Clinical professionals will oversee the medical detox process, based on an individualized plan, to ensure withdrawal proceeds safely. This may involve “tapering,” which refers to the process of gradually weaning an individual off of the abused substance in question.
Fostering entry into post-detox treatment
Clinical professionals will help prepare individuals for one of several types of long-term recovery programs that can aid recovery once the immediate goal of medical detoxification is achieved.
What Types of Drug Detox Exist?
The TIP 45 guide outlines five different types of drug detox. What works best for a given individual will typically depend on the degree of dependency and the substance that is being abused.
The five methods outlined in TIP 45 are below.
Ambulatory Detoxification Without Extended Onsite Monitoring
This method of detox is defined as an “organized outpatient service” and may take place at an individual’s home, in a treatment center, or in another established location, according to a regular schedule. Crucially, this method relies on a strong social network of support for the individual in question, to aid the detox process.
Ambulatory Detoxification with Extended Onsite Monitoring
This method of detox differs from the first by having an added level of care, in which the individual undergoing treatment is monitored for several hours daily by licensed nurses.
Clinically Managed Residential Detoxification
This method of detox involves added support, consisting of residential treatment that includes 24-hour assistance. However, it places a prime focus on social support from peers, rather than medical professionals.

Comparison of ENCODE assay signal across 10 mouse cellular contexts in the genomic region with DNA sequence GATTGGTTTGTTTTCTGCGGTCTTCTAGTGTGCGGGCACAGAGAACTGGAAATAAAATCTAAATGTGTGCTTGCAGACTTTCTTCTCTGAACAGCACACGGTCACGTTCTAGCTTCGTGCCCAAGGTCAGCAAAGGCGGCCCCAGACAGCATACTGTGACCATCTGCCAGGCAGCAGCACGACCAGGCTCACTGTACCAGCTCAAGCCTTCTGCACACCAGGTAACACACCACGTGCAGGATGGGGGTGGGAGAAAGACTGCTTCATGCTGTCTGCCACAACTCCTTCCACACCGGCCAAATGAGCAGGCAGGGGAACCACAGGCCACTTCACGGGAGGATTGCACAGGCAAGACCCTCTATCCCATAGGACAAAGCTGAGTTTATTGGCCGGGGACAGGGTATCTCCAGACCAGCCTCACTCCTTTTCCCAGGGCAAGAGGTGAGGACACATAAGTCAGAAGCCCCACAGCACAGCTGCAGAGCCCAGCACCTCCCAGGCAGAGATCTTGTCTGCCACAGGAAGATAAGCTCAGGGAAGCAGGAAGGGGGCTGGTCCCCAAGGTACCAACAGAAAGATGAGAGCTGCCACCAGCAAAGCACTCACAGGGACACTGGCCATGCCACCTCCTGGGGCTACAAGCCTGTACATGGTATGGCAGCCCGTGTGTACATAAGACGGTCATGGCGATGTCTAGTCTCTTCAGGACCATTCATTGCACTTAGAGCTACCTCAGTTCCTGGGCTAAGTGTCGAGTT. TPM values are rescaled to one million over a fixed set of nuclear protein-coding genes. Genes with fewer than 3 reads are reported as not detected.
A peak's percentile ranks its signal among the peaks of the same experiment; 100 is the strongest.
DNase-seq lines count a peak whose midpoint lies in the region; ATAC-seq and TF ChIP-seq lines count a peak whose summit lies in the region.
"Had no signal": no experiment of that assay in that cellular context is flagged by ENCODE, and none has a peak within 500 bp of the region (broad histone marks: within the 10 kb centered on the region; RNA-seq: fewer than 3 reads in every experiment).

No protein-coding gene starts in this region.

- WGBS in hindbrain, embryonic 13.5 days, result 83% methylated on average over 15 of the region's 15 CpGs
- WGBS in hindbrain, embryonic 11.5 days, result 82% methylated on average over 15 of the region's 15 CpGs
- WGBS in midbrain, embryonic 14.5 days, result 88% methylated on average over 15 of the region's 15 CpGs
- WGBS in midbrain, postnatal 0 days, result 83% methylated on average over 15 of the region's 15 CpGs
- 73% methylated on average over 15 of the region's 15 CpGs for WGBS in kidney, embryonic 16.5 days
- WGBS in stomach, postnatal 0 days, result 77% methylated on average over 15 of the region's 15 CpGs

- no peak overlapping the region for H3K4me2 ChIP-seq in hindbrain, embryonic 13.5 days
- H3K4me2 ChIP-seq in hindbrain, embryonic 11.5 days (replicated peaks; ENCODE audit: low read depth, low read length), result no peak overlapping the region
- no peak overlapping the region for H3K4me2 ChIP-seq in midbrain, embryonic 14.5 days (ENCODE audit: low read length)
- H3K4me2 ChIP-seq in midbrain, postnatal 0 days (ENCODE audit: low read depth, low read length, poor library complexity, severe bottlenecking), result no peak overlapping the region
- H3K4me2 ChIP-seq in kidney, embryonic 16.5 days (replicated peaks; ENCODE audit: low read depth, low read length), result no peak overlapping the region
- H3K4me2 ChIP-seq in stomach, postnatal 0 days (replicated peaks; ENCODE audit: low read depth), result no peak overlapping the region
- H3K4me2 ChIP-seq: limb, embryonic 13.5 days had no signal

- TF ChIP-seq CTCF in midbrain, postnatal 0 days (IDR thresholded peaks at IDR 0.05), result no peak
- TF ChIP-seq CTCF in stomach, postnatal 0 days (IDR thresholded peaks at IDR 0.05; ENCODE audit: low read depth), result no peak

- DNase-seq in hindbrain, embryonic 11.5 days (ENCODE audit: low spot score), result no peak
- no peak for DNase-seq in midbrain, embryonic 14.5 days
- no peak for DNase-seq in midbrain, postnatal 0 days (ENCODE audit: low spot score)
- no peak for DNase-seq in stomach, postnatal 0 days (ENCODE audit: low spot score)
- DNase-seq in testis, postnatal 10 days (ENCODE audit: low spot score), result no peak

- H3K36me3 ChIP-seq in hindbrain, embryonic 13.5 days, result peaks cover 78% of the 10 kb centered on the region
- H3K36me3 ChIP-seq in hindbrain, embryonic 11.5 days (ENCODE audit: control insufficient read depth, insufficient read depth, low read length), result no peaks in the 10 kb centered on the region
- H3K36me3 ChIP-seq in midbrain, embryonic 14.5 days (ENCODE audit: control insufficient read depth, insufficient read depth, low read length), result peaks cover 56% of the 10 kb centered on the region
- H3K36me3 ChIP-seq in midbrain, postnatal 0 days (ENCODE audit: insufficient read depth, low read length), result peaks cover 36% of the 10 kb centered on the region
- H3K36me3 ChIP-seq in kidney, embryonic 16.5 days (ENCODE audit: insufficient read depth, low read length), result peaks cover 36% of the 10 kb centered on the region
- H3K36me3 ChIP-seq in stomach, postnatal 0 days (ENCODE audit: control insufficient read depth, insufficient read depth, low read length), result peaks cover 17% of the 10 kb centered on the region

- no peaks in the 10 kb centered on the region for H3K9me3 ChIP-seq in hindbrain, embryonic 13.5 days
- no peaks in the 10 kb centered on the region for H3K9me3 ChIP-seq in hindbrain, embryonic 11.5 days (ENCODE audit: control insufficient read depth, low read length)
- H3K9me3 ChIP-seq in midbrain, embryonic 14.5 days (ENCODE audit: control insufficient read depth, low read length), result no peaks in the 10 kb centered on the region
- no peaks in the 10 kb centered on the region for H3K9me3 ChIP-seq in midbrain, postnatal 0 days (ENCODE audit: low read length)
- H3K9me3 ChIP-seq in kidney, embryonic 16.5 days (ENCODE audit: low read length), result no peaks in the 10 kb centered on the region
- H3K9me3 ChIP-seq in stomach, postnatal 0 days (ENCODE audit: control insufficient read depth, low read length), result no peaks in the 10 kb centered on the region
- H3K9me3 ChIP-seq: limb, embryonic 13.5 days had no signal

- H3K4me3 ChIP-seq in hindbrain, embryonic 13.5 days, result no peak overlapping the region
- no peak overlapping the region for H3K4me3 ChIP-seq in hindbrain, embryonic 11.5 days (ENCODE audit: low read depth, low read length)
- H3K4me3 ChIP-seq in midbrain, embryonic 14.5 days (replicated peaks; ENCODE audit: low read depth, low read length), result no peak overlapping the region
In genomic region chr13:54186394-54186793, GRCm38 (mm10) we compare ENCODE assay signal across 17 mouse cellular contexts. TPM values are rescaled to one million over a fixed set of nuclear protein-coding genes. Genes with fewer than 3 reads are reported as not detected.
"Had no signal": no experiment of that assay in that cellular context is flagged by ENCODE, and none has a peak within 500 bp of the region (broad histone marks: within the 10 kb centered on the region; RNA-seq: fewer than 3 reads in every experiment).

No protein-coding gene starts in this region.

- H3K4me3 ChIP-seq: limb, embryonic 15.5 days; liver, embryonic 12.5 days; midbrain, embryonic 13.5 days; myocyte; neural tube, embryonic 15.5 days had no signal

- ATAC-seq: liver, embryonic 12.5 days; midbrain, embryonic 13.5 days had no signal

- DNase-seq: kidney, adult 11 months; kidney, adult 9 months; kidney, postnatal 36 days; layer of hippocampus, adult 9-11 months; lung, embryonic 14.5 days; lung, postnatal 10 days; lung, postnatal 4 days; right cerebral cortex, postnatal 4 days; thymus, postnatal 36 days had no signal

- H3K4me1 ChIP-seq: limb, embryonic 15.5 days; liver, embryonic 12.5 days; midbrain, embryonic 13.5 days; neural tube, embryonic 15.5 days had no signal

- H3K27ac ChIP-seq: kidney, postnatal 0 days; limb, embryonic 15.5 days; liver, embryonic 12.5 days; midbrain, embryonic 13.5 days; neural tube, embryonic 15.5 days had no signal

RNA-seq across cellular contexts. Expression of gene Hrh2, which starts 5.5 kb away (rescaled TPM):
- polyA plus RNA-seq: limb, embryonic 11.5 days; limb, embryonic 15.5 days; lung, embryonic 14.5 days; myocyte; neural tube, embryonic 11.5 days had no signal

Medically Monitored Inpatient Detoxification
This method of detox also involves inpatient treatment with 24-hour support. However, it places more emphasis on medical support and oversight, and is an ultimately more restrictive form of detox treatment.
Medically Managed Intensive Inpatient Detoxification
Finally, this most extreme level of detox emphasizes 24-hour medical support for acute care needs. This type of detox takes place in a setting with heavy supervision, such as a psychiatric inpatient center.
Ultimately, determining the best setting for an individual’s given detox needs is best done in consultation with his or her healthcare provider, as well as medical professionals with experience in specialized substance abuse treatment.
What Comes After Drug Detox Is Complete?
Successfully making it through the drug detox process is a vital step on the road to recovery. But it is not the end of navigating substance abuse disorder. While drug detox is vital to overcoming the physical conditions of substance abuse disorder, it typically does not address psychological or circumstantial factors that have contributed to abuse of the substance in question.
The process of fully recovering — through the promotion of sobriety and the prevention of relapse — is generally more involved. To be most effective, long-term treatment will usually involve some form of regular therapy to address underlying circumstantial issues that have contributed to substance abuse disorder. It may also involve regular, long-term use of medication (including antidepressants) to stabilize mood or control drug cravings.
Long-term treatment may also emphasize lifestyle interventions. It can sometimes involve vocational training or re-training, as well as seeking out new educational opportunities. It may involve participation in a group like Alcoholics Anonymous or Narcotics Anonymous, for consistent social support. Above all, it will involve sticking to a long-term plan for relapse prevention and care, to promote a healthy, drug-free lifestyle.
Get Help Today
If you or a loved one is suffering from drug addiction, Clean Recovery Centers can help. Clean Recovery Centers has extensive experience navigating drug abuse and addiction, and our facility can aid with treatment at all stages of substance abuse disorder. Whether you or a loved one is seeking help with drug detox or later-stage outpatient treatment — and whether the substance in question is alcohol, a narcotic, a prescription opioid, or some other substance — our well-trained staff can help you safely navigate the road to recovery.
For more information, visit Clean Recovery Centers online, or call us at (831) 548-5154.